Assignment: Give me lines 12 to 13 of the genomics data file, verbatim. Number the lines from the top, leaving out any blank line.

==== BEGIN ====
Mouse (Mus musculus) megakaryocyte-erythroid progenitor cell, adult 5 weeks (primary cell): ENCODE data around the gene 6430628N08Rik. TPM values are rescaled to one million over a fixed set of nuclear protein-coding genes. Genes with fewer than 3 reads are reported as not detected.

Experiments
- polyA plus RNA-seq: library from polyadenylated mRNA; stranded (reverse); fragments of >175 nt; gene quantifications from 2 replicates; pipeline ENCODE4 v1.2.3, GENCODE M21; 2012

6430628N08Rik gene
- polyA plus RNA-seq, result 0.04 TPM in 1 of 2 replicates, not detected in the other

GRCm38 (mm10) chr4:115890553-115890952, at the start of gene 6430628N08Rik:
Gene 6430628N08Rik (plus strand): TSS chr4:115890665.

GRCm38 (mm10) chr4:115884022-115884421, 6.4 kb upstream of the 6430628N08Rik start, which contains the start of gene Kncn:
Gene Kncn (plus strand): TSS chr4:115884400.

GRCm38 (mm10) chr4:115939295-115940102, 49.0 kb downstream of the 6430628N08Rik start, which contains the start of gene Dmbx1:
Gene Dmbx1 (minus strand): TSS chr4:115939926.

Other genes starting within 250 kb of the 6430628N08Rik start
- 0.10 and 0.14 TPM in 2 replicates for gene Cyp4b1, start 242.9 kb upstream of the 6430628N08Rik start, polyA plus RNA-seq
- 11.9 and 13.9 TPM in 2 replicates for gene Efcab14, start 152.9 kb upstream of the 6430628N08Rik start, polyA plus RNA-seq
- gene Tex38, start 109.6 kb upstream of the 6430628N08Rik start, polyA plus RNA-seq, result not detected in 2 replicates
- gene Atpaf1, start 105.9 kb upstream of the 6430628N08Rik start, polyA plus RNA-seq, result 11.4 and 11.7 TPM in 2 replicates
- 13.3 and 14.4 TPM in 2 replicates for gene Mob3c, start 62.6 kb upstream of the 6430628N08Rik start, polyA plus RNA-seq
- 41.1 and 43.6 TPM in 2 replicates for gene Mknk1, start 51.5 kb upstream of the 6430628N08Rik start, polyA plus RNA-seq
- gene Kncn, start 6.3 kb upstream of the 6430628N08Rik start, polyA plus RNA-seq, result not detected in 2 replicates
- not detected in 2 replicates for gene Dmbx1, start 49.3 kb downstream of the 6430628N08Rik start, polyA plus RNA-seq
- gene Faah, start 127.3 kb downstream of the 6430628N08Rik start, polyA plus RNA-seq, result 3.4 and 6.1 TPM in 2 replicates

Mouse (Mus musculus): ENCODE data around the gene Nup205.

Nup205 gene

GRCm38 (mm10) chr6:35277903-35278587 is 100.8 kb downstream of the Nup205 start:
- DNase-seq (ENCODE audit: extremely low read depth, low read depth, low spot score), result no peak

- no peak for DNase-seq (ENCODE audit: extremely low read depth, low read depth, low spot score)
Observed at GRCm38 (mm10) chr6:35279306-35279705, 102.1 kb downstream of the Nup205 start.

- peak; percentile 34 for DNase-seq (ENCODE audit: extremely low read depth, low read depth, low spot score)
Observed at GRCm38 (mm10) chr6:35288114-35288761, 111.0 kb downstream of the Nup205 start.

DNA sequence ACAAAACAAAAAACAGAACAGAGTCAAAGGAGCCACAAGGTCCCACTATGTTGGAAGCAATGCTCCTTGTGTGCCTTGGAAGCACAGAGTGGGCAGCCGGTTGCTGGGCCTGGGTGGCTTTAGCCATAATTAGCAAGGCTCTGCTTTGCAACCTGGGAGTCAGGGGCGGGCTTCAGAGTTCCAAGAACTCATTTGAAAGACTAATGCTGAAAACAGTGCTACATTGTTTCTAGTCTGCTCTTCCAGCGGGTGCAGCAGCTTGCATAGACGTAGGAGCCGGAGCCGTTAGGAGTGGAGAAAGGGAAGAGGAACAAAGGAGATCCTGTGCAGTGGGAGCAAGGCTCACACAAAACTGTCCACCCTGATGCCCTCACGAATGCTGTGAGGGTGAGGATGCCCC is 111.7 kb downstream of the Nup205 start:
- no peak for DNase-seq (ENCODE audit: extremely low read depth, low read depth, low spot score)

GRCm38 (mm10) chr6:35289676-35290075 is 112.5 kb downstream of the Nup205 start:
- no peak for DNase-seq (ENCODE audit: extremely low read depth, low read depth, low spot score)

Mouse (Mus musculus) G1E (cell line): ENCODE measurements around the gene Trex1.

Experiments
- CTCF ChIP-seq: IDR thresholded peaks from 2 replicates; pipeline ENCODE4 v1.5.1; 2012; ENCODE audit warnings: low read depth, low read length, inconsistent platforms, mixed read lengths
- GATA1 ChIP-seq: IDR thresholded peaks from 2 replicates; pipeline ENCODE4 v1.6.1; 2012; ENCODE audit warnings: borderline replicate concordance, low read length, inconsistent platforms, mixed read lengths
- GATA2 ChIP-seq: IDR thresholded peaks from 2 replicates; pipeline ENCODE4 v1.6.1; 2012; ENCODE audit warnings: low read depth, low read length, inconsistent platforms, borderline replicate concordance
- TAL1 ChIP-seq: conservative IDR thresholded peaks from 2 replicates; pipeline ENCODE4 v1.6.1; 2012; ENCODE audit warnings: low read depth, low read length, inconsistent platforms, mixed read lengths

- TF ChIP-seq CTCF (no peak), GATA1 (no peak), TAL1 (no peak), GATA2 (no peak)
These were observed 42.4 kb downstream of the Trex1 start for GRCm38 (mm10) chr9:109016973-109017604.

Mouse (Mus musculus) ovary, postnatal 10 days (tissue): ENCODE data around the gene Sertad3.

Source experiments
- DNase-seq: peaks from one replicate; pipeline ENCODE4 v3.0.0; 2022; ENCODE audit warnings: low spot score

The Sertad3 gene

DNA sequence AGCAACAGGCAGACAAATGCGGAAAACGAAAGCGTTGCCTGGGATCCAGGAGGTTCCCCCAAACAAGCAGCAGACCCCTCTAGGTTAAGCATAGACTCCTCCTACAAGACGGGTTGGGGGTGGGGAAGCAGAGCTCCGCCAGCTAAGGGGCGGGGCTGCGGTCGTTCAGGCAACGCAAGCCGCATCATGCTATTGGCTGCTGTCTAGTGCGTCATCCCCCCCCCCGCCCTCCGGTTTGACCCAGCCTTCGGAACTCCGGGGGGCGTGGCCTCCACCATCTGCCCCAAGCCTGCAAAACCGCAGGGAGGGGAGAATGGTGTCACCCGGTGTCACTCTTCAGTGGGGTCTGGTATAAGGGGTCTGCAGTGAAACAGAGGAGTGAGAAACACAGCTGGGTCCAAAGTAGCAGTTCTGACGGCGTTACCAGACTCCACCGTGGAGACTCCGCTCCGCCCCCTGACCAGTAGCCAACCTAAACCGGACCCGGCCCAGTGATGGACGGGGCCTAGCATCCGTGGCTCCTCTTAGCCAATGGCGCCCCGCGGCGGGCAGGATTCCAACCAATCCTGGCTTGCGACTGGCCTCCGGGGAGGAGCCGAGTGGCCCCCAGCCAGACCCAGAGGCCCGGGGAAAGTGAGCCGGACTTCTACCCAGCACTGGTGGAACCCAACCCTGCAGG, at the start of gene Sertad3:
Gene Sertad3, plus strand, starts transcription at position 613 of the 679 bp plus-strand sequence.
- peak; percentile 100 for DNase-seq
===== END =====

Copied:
Other genes starting within 250 kb of the 6430628N08Rik start
- 0.10 and 0.14 TPM in 2 replicates for gene Cyp4b1, start 242.9 kb upstream of the 6430628N08Rik start, polyA plus RNA-seq